Thursday, December 29, 2016

Nate's Eight: Drafting Emmanuel Mudiay allowed for point-Nikola Jokic


Nikola Jokic is revolutionizing Denver hoops. Photo credit: USA-Today Sports.


Now that the holiday season is basically over, I can come up for air. New job, tons of hours and the best part is I can wear headphones while I work; so staying up on Nuggets talk via Adam Mares, Harrison Wind, T.J. McBride and Jeff Morton has been amazing. Many thanks fellas!

A lot has been going on with the Nuggets and we'll be getting back to more CSG podcasts this week, so you'll be saved from the solo-Morton-casts that he seems to dread, but I think are actually very fun to record and listen to. But I guess that is neither here nor there, but it might be everywhere... sort of like the Nuggets rotation...

Let's get into eight items that have been on my mind recently with the Denver Nuggets.





1.) Drafting Emmanuel Mudiay made the creation of Point-Nikola Jokic a reality. Imagine if the Denver Nuggets had won a top three pick and were able to draft a major target of theirs in D'Angelo Russell, where would that leave Jokic? Mudiay seems to be a good compliment for Jokic as he can play well off the ball, but his lack of consistent shooting does hurt his gravity and Jokic's assist numbers. It would be neat to see Jamal Murray at the point spot with the starters (Gary Harris, Danilo Gallinari, Wilson Chandler and Jokic), as Murray has the deadly outside shooting that could really make that starting group go.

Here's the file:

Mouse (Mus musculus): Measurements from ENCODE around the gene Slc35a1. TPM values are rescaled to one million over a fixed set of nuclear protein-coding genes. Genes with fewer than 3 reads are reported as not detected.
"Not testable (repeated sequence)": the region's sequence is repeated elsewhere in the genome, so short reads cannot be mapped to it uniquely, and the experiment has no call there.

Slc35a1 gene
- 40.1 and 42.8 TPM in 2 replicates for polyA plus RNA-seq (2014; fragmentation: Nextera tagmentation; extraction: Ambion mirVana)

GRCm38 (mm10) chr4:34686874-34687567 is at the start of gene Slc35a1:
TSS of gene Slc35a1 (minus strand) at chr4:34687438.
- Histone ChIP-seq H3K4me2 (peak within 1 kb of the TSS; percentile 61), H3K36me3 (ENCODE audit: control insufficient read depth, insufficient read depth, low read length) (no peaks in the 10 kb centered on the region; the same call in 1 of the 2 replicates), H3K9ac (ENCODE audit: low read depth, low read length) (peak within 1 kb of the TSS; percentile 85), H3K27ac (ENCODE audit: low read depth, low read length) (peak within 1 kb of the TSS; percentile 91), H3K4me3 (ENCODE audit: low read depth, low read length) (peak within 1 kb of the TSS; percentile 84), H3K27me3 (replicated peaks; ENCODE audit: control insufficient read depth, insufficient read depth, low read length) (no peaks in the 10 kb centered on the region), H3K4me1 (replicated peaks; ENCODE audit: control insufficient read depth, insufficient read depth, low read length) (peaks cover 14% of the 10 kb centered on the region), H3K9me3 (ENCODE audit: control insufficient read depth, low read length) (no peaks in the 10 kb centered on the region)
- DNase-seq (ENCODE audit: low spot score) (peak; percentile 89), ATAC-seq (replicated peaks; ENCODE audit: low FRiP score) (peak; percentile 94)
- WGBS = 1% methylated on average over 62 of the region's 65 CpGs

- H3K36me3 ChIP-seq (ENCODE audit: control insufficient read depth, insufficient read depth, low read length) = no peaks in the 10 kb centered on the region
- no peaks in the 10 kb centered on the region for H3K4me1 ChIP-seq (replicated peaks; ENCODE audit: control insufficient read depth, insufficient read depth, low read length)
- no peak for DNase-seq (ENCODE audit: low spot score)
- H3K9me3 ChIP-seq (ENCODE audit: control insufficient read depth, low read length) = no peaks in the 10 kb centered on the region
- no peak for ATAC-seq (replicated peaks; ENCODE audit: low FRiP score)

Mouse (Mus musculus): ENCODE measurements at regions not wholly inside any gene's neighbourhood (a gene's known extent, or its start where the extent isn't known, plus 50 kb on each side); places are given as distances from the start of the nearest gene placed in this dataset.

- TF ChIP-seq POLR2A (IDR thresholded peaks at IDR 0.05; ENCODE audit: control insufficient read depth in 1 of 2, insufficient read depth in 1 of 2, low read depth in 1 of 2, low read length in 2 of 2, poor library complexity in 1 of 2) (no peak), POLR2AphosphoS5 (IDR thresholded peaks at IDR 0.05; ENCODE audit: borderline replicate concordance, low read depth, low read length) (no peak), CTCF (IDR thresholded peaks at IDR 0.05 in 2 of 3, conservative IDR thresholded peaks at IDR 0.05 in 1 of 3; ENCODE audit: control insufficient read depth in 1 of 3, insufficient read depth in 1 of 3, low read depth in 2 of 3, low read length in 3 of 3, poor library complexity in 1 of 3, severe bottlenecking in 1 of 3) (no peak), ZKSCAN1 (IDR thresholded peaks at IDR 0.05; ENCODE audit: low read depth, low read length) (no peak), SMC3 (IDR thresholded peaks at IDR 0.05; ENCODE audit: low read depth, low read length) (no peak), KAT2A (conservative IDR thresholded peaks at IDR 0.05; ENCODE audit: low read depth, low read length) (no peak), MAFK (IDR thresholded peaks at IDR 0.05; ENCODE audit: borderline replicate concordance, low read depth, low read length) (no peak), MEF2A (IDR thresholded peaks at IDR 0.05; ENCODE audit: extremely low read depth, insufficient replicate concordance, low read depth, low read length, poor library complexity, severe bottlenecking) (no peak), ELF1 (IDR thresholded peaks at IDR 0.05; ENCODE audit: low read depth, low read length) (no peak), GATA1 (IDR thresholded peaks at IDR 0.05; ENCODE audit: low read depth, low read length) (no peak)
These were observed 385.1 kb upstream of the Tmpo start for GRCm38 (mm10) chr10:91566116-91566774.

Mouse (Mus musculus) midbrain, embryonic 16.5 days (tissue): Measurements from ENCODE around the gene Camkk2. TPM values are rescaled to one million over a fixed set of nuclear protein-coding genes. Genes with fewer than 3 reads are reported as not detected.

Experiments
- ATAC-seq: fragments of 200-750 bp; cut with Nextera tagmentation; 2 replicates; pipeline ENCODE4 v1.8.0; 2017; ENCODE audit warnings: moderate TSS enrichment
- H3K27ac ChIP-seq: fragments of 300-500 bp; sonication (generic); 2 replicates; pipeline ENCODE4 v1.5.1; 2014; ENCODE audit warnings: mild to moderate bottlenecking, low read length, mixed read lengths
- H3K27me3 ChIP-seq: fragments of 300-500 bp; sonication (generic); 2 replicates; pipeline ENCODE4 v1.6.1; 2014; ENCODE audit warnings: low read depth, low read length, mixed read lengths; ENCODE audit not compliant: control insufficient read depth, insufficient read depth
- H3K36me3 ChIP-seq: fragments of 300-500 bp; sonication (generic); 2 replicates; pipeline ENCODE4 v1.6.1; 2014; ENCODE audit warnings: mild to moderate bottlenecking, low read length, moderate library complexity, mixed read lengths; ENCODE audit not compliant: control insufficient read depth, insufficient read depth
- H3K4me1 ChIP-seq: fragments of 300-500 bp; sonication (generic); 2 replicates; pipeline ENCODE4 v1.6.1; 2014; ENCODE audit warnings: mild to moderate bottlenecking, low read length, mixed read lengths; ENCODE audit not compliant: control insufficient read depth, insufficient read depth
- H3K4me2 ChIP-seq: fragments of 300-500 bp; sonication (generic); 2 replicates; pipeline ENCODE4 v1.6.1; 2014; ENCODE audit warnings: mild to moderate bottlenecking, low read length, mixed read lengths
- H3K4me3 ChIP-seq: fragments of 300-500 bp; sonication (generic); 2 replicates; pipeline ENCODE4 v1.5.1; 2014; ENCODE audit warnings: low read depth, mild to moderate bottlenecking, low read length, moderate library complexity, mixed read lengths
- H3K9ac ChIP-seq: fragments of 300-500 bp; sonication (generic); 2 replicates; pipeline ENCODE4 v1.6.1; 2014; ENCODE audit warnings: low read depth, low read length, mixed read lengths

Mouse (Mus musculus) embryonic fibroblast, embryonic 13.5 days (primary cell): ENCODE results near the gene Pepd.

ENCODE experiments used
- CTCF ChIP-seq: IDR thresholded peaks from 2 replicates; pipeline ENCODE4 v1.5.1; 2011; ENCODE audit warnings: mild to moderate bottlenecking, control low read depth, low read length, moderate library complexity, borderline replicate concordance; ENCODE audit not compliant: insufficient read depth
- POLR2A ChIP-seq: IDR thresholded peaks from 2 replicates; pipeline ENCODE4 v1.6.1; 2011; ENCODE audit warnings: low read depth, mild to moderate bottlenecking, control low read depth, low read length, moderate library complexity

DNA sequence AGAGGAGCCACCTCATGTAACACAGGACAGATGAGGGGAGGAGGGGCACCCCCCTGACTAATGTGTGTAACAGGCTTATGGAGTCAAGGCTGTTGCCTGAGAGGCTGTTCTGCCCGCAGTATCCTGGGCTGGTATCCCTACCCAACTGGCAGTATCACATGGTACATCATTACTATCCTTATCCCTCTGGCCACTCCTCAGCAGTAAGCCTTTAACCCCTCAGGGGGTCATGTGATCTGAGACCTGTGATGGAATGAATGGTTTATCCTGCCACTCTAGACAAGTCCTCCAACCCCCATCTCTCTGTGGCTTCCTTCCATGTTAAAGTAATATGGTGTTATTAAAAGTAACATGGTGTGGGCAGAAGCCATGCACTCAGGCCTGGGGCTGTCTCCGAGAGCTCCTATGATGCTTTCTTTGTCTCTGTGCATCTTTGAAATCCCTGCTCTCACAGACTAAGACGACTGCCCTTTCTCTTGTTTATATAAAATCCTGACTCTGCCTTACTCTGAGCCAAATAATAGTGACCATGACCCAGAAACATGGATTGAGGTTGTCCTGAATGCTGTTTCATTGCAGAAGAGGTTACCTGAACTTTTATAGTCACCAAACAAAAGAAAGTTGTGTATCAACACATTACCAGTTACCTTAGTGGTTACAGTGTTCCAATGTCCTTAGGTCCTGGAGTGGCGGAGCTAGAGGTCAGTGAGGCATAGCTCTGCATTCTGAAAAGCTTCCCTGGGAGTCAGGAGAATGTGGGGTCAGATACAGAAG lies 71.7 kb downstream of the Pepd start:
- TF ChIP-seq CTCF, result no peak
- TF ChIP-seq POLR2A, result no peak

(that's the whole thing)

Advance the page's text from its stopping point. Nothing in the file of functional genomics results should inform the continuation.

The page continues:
This whole point-Jokic thing has reached awesome levels. During the Timberwolves game, players were actively looking to get Jokic the ball after defensive rebounds in the backcourt. There was even a moment in the second quarter where Jokic was sharing the floor with Jameer Nelson and looked him off as he dribbled up court with the ball. He's a seven-foot point guard, it's that simple.

It'll be interesting to see how Mudiay can adapt to not needing to be the full-time point guard, so far he has seemed to do pretty well with it and his ability to cut to the rim helps in that area. However, Mudiay also has tremendous court vision and can make beautiful passes, so Denver may lose out on a little bit of that, but Jokic's passing ability more than speaks for itself. Another underrated aspect of Mudiay's game is his catch-and-shoot ability. He's shooting 35.7-percent on the year on catch-and-shoot threes, which is better than his 31.9-percent on the season.